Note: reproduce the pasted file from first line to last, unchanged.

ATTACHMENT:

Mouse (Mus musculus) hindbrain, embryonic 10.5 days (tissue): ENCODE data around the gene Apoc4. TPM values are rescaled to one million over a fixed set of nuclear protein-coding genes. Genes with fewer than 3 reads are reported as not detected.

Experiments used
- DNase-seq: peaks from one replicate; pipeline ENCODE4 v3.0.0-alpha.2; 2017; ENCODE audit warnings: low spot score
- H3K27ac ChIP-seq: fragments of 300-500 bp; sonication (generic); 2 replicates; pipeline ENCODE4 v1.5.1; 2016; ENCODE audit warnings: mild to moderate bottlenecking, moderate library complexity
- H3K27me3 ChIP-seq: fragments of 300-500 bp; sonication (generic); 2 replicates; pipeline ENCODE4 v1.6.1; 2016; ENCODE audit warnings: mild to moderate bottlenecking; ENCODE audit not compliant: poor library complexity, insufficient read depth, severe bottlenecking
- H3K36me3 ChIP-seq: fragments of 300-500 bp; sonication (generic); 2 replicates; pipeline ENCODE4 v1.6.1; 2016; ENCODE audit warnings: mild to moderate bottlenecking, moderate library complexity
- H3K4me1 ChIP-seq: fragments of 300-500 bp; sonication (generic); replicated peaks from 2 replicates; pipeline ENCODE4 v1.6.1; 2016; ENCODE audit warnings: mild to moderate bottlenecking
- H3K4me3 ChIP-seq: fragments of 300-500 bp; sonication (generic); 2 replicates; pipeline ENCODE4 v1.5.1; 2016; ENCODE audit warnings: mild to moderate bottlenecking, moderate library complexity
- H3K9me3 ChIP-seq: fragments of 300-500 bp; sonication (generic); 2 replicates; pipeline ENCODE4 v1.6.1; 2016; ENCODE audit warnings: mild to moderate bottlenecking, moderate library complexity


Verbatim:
Mouse (Mus musculus) hindbrain, embryonic 10.5 days (tissue): ENCODE data around the gene Apoc4. TPM values are rescaled to one million over a fixed set of nuclear protein-coding genes. Genes with fewer than 3 reads are reported as not detected.

Experiments used
- DNase-seq: peaks from one replicate; pipeline ENCODE4 v3.0.0-alpha.2; 2017; ENCODE audit warnings: low spot score
- H3K27ac ChIP-seq: fragments of 300-500 bp; sonication (generic); 2 replicates; pipeline ENCODE4 v1.5.1; 2016; ENCODE audit warnings: mild to moderate bottlenecking, moderate library complexity
- H3K27me3 ChIP-seq: fragments of 300-500 bp; sonication (generic); 2 replicates; pipeline ENCODE4 v1.6.1; 2016; ENCODE audit warnings: mild to moderate bottlenecking; ENCODE audit not compliant: poor library complexity, insufficient read depth, severe bottlenecking
- H3K36me3 ChIP-seq: fragments of 300-500 bp; sonication (generic); 2 replicates; pipeline ENCODE4 v1.6.1; 2016; ENCODE audit warnings: mild to moderate bottlenecking, moderate library complexity
- H3K4me1 ChIP-seq: fragments of 300-500 bp; sonication (generic); replicated peaks from 2 replicates; pipeline ENCODE4 v1.6.1; 2016; ENCODE audit warnings: mild to moderate bottlenecking
- H3K4me3 ChIP-seq: fragments of 300-500 bp; sonication (generic); 2 replicates; pipeline ENCODE4 v1.5.1; 2016; ENCODE audit warnings: mild to moderate bottlenecking, moderate library complexity
- H3K9me3 ChIP-seq: fragments of 300-500 bp; sonication (generic); 2 replicates; pipeline ENCODE4 v1.6.1; 2016; ENCODE audit warnings: mild to moderate bottlenecking, moderate library complexity